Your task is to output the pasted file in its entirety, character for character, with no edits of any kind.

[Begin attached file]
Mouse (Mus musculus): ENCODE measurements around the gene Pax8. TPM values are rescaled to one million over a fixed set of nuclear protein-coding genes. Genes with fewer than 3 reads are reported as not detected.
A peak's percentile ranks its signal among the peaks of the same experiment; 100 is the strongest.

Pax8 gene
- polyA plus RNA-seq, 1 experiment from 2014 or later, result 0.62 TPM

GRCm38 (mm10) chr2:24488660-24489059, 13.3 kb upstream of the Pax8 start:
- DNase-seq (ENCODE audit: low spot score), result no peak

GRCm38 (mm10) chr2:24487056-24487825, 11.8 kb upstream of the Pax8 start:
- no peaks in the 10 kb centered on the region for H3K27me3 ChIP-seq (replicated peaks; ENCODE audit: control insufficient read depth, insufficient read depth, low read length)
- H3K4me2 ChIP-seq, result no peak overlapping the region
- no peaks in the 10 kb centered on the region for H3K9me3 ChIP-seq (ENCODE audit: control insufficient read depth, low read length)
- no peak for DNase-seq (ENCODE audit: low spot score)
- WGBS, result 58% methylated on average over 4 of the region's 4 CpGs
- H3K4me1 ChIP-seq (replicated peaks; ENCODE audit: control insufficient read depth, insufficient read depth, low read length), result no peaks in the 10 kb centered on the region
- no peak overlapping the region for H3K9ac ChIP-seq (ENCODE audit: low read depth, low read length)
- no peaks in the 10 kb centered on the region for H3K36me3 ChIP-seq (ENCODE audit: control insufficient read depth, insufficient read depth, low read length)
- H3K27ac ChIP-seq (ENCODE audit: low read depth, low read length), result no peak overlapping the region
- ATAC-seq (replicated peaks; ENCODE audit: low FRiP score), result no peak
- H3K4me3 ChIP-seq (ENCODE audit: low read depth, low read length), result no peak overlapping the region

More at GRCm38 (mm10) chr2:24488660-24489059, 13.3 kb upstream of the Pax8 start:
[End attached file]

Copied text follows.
Mouse (Mus musculus): ENCODE measurements around the gene Pax8. TPM values are rescaled to one million over a fixed set of nuclear protein-coding genes. Genes with fewer than 3 reads are reported as not detected.
A peak's percentile ranks its signal among the peaks of the same experiment; 100 is the strongest.

Pax8 gene
- polyA plus RNA-seq, 1 experiment from 2014 or later, result 0.62 TPM

GRCm38 (mm10) chr2:24488660-24489059, 13.3 kb upstream of the Pax8 start:
- DNase-seq (ENCODE audit: low spot score), result no peak

GRCm38 (mm10) chr2:24487056-24487825, 11.8 kb upstream of the Pax8 start:
- no peaks in the 10 kb centered on the region for H3K27me3 ChIP-seq (replicated peaks; ENCODE audit: control insufficient read depth, insufficient read depth, low read length)
- H3K4me2 ChIP-seq, result no peak overlapping the region
- no peaks in the 10 kb centered on the region for H3K9me3 ChIP-seq (ENCODE audit: control insufficient read depth, low read length)
- no peak for DNase-seq (ENCODE audit: low spot score)
- WGBS, result 58% methylated on average over 4 of the region's 4 CpGs
- H3K4me1 ChIP-seq (replicated peaks; ENCODE audit: control insufficient read depth, insufficient read depth, low read length), result no peaks in the 10 kb centered on the region
- no peak overlapping the region for H3K9ac ChIP-seq (ENCODE audit: low read depth, low read length)
- no peaks in the 10 kb centered on the region for H3K36me3 ChIP-seq (ENCODE audit: control insufficient read depth, insufficient read depth, low read length)
- H3K27ac ChIP-seq (ENCODE audit: low read depth, low read length), result no peak overlapping the region
- ATAC-seq (replicated peaks; ENCODE audit: low FRiP score), result no peak
- H3K4me3 ChIP-seq (ENCODE audit: low read depth, low read length), result no peak overlapping the region

More at GRCm38 (mm10) chr2:24488660-24489059, 13.3 kb upstream of the Pax8 start: